December 2012
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TD Magazine

Shifting Leadership Capability

Monday, December 10, 2012

A recent study by SHL, a talent measurement solutions firm, reveals the top 25 countries with the greatest supply of leadership talent, according to information gathered from the company's talent analytics database.


The United States currently ranks fifth in the world, but experts at SHL predict the nation may slide further down the totem pole if U.S. companies don't show more aggression and precision in recruiting, developing, and retaining future talent. Mexico, Turkey, Egypt, Switzerland, and Brazil have the most potential leaders and are poised to spring ahead in the future as the fruits of their leadership development efforts ripen.

Although emerging economic players look to countries like the United States for best practices in leadership development, they often find already-established economic powers looking straight back at them.

"The old model of sending homegrown talent to run operations in other geographies is now under scrutiny, and has not had a great deal of success to date—particularly for U.S. and Japanese companies," says Eugene Burke, director of design and innovation at SHL. "Its cost and sustainability are frequently challenged. Many organizations are now turning to the strategy of growing local leaders."


This approach is not so well-charted. "There is no one-size-fits-all strategy," insists Burke. "You need good data to understand the strengths, aspirations, and engagement of your international leadership talent pools, as well as the needs of your local, regional, and central operations, so that you can match talent to opportunity."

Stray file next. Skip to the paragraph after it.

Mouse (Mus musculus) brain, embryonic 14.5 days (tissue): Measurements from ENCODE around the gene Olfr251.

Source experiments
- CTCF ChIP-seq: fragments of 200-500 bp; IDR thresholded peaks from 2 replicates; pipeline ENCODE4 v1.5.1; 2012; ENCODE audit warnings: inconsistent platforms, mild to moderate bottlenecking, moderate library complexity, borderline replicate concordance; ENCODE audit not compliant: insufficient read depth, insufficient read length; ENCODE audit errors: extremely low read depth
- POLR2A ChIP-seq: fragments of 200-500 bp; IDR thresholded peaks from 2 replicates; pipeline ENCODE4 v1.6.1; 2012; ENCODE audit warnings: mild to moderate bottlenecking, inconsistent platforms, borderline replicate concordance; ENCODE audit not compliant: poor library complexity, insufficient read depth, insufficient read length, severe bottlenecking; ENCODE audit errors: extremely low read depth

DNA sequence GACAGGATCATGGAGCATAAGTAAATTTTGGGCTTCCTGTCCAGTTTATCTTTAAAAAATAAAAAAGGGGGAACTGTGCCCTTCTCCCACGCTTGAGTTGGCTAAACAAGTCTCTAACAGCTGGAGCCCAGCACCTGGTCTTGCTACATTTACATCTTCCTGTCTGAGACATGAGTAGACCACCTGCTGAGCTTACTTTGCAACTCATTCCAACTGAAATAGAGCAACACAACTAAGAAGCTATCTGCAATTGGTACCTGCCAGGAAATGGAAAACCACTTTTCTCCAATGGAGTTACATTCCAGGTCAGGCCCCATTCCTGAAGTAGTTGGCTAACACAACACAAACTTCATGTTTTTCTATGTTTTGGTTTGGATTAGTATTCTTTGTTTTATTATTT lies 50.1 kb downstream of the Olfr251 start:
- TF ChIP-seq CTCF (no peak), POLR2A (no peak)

While economic powers struggle to expand their leadership on a global scale, emerging countries are focused on switching from mass production of goods and services to more sophisticated production as they compete for higher value markets and market segments. This places a stronger emphasis on transformational capabilities such as innovation.

Leaders around the world also need to have stronger people and cultural skills, something SHL emphasizes in its report. "Moving into a leadership role is about how to frame and communicate the future effectively for entire work teams, functions, and organizations," says Burke. "Our data shows that one in two managers and professionals have low to very low leadership potential. … Knowing who has that potential is critical. It is about whether a company has good people intelligence on their leaders, which allows [the firm] to evaluate those leaders in the context of their sector, business function, and the geographies they operate in."

About the Author

Stephanie Castellano is a former writer/editor for the Association for Talent Development (ATD). She is now a freelance writer based in Gainesville, Florida.

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